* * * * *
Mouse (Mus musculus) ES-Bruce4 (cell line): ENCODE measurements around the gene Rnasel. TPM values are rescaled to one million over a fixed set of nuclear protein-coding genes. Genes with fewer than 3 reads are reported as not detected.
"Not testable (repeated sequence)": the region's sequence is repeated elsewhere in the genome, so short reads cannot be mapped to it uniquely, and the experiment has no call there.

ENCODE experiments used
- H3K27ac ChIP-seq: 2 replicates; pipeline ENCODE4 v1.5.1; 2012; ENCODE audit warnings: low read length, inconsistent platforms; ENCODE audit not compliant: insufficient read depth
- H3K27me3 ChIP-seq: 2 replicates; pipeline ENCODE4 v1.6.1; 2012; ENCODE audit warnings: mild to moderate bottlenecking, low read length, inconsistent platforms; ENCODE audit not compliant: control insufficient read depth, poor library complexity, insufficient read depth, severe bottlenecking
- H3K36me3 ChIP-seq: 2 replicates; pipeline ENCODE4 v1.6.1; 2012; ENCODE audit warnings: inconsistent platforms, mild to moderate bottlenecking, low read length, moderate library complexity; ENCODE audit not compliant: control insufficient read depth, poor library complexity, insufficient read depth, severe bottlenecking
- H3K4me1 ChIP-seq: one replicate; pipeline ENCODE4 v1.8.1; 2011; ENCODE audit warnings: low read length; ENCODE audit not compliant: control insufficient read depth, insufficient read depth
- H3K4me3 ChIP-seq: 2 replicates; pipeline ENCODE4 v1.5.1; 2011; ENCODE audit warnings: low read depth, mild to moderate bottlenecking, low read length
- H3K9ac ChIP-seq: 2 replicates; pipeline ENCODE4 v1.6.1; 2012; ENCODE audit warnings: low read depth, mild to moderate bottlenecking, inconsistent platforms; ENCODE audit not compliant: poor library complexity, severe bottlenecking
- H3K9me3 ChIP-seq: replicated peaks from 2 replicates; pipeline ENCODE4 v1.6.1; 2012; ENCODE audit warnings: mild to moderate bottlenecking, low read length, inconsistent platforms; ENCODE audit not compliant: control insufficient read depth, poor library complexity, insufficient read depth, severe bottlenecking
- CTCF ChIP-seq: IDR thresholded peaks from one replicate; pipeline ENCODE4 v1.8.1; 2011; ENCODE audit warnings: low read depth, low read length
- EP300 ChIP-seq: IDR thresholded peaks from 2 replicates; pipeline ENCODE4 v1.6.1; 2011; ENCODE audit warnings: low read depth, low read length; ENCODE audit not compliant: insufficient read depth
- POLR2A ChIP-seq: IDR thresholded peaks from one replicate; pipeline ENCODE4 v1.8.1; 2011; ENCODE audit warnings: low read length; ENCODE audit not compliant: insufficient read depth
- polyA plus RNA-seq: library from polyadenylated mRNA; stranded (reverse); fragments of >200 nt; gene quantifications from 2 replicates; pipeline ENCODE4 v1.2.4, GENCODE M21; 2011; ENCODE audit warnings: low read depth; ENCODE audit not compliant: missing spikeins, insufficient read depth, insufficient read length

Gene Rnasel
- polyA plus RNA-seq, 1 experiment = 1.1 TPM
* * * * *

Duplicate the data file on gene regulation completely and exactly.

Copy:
Mouse (Mus musculus) ES-Bruce4 (cell line): ENCODE measurements around the gene Rnasel. TPM values are rescaled to one million over a fixed set of nuclear protein-coding genes. Genes with fewer than 3 reads are reported as not detected.
"Not testable (repeated sequence)": the region's sequence is repeated elsewhere in the genome, so short reads cannot be mapped to it uniquely, and the experiment has no call there.

ENCODE experiments used
- H3K27ac ChIP-seq: 2 replicates; pipeline ENCODE4 v1.5.1; 2012; ENCODE audit warnings: low read length, inconsistent platforms; ENCODE audit not compliant: insufficient read depth
- H3K27me3 ChIP-seq: 2 replicates; pipeline ENCODE4 v1.6.1; 2012; ENCODE audit warnings: mild to moderate bottlenecking, low read length, inconsistent platforms; ENCODE audit not compliant: control insufficient read depth, poor library complexity, insufficient read depth, severe bottlenecking
- H3K36me3 ChIP-seq: 2 replicates; pipeline ENCODE4 v1.6.1; 2012; ENCODE audit warnings: inconsistent platforms, mild to moderate bottlenecking, low read length, moderate library complexity; ENCODE audit not compliant: control insufficient read depth, poor library complexity, insufficient read depth, severe bottlenecking
- H3K4me1 ChIP-seq: one replicate; pipeline ENCODE4 v1.8.1; 2011; ENCODE audit warnings: low read length; ENCODE audit not compliant: control insufficient read depth, insufficient read depth
- H3K4me3 ChIP-seq: 2 replicates; pipeline ENCODE4 v1.5.1; 2011; ENCODE audit warnings: low read depth, mild to moderate bottlenecking, low read length
- H3K9ac ChIP-seq: 2 replicates; pipeline ENCODE4 v1.6.1; 2012; ENCODE audit warnings: low read depth, mild to moderate bottlenecking, inconsistent platforms; ENCODE audit not compliant: poor library complexity, severe bottlenecking
- H3K9me3 ChIP-seq: replicated peaks from 2 replicates; pipeline ENCODE4 v1.6.1; 2012; ENCODE audit warnings: mild to moderate bottlenecking, low read length, inconsistent platforms; ENCODE audit not compliant: control insufficient read depth, poor library complexity, insufficient read depth, severe bottlenecking
- CTCF ChIP-seq: IDR thresholded peaks from one replicate; pipeline ENCODE4 v1.8.1; 2011; ENCODE audit warnings: low read depth, low read length
- EP300 ChIP-seq: IDR thresholded peaks from 2 replicates; pipeline ENCODE4 v1.6.1; 2011; ENCODE audit warnings: low read depth, low read length; ENCODE audit not compliant: insufficient read depth
- POLR2A ChIP-seq: IDR thresholded peaks from one replicate; pipeline ENCODE4 v1.8.1; 2011; ENCODE audit warnings: low read length; ENCODE audit not compliant: insufficient read depth
- polyA plus RNA-seq: library from polyadenylated mRNA; stranded (reverse); fragments of >200 nt; gene quantifications from 2 replicates; pipeline ENCODE4 v1.2.4, GENCODE M21; 2011; ENCODE audit warnings: low read depth; ENCODE audit not compliant: missing spikeins, insufficient read depth, insufficient read length

Gene Rnasel
- polyA plus RNA-seq, 1 experiment = 1.1 TPM